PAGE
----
• 2 - Coventry Before the Raid 9
  • 3 - The Raid in Brief 15
  • Part II - The German Air Force (GAF) 21
  • 4 - Gaf Development and Strategy 23
  • 5 - The Bombers and Ordnance of the Gaf 29
  • 6 - The Flying Beams 39
  • Part III - The RAF and the Battle of Britain 47
  • 7 - Raf Fighters and British Defenses 49
  • 8 - Ultra and British Electronic Countermeasures 63
  • 9 - The Battle of Britain 71
  • Part IV - The Coventry Raid 87
  • 10 - Coventry's Defenses 89
  • 11 - Advance Knowledge About the Raid 97
  • 12 - Operation Cold Water 103
  • 13 - The Raid: Operation Moonlight Sonata 109
  • Part V - The Aftermath 121
  • 14 - The Results of the Raid 123
  • 15 - Public Reaction to the Raid 129
  • Appendix A Luftwaffe 3 Bombing Report of Coventry Raid 147
  • Appendix C - U.S. Army Military Attache's Report on the Coventry Raid 153
  • Notes 157
  • Bibliography 167
  • Index 173
  • About the Author 179
Settings

Settings

Typeface
Text size Smaller Larger Reset View mode
Search within

Search within this book

Look up

Look up a word

  • Dictionary
  • Thesaurus
Please submit a word or phrase above.
Print this page

Print this page

Why can't I print more than one page at a time?

Help
Full screen
Items saved from this book
  • Bookmarks
  • Highlights & Notes
  • Citations
/ 182

matching results for page

    Questia reader help

    How to highlight and cite specific passages

    1. Click or tap the first word you want to select.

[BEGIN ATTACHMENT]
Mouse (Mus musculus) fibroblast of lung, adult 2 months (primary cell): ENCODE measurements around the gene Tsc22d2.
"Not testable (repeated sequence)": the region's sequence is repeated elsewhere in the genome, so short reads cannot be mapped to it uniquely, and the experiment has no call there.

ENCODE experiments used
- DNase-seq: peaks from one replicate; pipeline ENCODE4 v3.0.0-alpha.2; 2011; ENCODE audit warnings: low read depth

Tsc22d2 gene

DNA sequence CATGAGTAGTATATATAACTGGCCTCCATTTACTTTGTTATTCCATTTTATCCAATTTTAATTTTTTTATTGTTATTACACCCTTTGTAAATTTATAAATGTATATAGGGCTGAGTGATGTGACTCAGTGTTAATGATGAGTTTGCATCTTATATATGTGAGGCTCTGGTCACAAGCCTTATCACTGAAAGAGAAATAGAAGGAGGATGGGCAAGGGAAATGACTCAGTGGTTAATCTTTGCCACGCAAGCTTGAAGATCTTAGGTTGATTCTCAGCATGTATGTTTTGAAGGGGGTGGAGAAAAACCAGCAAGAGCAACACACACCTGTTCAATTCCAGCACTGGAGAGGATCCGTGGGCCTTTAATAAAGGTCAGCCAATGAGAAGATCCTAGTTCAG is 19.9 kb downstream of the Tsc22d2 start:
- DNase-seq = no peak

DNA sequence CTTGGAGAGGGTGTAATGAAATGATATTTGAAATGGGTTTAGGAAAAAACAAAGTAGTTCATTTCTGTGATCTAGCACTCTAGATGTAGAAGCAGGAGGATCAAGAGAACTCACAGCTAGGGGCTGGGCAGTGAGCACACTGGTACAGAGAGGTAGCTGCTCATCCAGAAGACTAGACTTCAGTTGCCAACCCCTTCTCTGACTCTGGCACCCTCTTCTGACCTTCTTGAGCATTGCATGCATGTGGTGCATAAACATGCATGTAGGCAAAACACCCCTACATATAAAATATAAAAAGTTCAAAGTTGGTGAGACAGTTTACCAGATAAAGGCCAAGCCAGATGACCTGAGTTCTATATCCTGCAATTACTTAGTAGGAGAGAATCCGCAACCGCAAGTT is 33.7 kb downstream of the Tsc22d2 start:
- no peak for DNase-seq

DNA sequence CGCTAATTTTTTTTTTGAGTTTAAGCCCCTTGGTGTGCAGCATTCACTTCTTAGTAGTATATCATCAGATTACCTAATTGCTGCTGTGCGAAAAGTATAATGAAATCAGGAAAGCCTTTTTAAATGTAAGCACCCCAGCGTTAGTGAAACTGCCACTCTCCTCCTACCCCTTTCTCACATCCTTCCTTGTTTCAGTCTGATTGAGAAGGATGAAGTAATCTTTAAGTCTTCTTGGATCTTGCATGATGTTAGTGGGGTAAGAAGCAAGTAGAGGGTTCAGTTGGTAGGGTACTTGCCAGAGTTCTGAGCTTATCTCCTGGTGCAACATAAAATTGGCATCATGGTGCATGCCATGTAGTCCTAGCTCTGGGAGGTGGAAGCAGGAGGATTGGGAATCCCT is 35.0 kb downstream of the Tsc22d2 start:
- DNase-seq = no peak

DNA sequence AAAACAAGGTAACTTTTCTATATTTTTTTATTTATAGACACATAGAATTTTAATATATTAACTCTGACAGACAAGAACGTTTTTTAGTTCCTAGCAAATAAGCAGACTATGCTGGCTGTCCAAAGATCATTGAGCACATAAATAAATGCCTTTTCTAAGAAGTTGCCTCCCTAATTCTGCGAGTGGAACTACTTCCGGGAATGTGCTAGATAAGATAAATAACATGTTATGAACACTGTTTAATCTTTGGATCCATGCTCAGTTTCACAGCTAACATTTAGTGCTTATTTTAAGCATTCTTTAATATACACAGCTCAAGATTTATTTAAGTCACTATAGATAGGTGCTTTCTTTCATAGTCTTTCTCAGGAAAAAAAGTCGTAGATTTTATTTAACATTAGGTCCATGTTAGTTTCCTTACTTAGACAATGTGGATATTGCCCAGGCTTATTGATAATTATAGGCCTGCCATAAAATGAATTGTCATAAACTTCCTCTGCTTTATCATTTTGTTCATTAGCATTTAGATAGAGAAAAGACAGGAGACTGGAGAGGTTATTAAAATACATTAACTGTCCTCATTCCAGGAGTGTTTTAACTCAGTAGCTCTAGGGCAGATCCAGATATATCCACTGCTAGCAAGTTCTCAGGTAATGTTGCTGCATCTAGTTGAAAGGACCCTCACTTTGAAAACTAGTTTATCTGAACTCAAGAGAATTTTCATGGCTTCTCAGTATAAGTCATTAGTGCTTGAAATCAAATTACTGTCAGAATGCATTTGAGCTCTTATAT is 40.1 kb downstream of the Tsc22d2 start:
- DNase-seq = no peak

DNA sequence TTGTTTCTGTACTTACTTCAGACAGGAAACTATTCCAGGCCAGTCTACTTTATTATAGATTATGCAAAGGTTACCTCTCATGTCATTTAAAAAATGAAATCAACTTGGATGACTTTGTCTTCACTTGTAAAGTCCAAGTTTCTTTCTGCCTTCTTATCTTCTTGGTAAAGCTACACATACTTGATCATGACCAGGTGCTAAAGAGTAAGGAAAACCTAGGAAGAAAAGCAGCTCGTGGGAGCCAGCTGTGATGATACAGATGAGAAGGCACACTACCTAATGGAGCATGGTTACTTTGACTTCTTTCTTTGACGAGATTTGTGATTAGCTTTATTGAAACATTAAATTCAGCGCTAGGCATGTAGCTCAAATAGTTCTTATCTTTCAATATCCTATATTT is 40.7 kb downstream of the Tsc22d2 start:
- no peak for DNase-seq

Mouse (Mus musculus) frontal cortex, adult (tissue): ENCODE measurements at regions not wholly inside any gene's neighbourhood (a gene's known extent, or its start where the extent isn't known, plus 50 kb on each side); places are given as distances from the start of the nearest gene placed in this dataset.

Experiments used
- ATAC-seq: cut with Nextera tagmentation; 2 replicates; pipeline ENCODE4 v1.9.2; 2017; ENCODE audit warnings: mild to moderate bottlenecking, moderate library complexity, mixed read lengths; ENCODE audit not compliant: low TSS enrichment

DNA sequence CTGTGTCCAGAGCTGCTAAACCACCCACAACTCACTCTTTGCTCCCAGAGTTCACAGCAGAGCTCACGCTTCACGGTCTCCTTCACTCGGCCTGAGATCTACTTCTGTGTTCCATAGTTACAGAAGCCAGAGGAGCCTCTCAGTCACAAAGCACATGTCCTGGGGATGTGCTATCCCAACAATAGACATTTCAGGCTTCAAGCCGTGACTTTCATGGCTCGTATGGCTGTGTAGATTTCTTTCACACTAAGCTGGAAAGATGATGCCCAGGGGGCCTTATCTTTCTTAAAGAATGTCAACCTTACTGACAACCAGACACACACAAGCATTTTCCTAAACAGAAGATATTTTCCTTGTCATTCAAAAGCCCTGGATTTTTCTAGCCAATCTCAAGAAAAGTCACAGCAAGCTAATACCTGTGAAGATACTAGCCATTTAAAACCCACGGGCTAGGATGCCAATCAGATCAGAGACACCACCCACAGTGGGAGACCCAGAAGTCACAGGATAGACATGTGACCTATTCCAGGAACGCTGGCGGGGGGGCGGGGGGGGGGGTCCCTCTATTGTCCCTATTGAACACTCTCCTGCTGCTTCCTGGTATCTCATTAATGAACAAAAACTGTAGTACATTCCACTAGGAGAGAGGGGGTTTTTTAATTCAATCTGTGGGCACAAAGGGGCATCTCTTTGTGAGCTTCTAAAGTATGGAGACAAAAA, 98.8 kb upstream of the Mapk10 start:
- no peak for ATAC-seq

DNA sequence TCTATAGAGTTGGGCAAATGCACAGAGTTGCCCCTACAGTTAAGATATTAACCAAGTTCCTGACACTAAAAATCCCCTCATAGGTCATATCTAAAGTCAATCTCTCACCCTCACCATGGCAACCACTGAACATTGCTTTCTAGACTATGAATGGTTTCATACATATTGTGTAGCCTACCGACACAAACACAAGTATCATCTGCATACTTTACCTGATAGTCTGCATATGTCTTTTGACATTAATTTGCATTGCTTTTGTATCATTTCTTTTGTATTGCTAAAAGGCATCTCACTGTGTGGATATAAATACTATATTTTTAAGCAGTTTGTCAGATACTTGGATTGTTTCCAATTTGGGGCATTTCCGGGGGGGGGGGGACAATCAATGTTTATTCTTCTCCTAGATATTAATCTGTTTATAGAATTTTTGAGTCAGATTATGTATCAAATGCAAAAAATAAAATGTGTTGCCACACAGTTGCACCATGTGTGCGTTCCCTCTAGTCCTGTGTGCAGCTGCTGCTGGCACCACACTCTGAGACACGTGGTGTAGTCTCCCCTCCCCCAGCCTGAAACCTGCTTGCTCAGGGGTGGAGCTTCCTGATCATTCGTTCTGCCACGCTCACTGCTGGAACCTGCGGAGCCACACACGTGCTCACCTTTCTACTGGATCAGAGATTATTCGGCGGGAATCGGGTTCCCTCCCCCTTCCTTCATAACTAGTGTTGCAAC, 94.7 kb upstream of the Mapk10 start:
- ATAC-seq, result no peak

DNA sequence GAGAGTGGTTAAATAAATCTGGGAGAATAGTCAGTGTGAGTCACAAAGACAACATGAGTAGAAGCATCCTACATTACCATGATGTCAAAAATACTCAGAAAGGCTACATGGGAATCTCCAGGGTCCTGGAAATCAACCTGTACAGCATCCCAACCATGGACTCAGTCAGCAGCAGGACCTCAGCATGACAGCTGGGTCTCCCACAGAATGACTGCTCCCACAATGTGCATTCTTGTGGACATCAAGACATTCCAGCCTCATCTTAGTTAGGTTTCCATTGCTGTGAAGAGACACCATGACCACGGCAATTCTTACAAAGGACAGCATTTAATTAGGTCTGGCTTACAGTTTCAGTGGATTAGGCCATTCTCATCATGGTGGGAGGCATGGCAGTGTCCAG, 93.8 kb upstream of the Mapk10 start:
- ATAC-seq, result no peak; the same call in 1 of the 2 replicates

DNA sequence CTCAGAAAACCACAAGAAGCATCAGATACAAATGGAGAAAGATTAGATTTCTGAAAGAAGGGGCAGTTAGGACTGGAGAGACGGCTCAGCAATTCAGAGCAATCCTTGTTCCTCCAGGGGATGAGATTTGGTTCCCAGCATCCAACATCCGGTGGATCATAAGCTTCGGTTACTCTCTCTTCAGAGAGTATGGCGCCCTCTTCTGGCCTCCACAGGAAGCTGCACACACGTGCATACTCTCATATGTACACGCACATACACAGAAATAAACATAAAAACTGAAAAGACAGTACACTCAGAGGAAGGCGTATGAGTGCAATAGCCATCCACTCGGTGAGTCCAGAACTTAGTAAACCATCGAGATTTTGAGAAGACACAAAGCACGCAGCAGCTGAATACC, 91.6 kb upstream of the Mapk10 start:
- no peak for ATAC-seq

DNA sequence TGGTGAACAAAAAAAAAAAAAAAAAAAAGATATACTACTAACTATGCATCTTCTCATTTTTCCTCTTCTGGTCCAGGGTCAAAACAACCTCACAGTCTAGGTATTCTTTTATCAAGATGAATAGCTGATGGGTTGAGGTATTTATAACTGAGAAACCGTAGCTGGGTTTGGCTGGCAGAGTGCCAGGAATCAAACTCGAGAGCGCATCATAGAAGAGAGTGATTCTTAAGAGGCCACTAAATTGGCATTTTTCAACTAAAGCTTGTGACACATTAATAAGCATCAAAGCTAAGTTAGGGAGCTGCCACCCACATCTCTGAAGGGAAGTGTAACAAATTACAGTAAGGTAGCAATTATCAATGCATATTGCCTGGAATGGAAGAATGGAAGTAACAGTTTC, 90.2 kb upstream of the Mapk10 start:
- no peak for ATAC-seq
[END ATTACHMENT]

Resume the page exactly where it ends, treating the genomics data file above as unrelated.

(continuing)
2. Click or tap the last word you want to select, and you’ll see everything in between get selected.
    3. You’ll then get a menu of options like creating a highlight or a citation from that passage of text.

    OK, got it!

    Cited passage

    Style
    Citations are available only to our active members.
    Buy instant access to cite pages or passages in MLA 8, MLA 7, APA and Chicago citation styles.

    "Portraying himself as an honest, ordinary person helped Lincoln identify with his audiences." (Einhorn, 1992, p. 25).

    "Portraying himself as an honest, ordinary person helped Lincoln identify with his audiences." (Einhorn 25)

    "Portraying himself as an honest, ordinary person helped Lincoln identify with his audiences." (Einhorn 25)

    "Portraying himself as an honest, ordinary person helped Lincoln identify with his audiences."1

    1. Lois J. Einhorn, Abraham Lincoln, the Orator: Penetrating the Lincoln Legend (Westport, CT: Greenwood Press, 1992), 25, http://www.questia.com/read/27419298.

    Cited passage

    Thanks for trying Questia!

    Please continue trying out our research tools, but please note, full functionality is available only to our active members.

    Your work will be lost once you leave this Web page.

    Buy instant access to save your work.

    Already a member? Log in now.

    Search by... Author
    Show... All Results Primary Sources Peer-reviewed

    Oops!

    An unknown error has occurred. Please click the button below to reload the page. If the problem persists, please try again in a little while.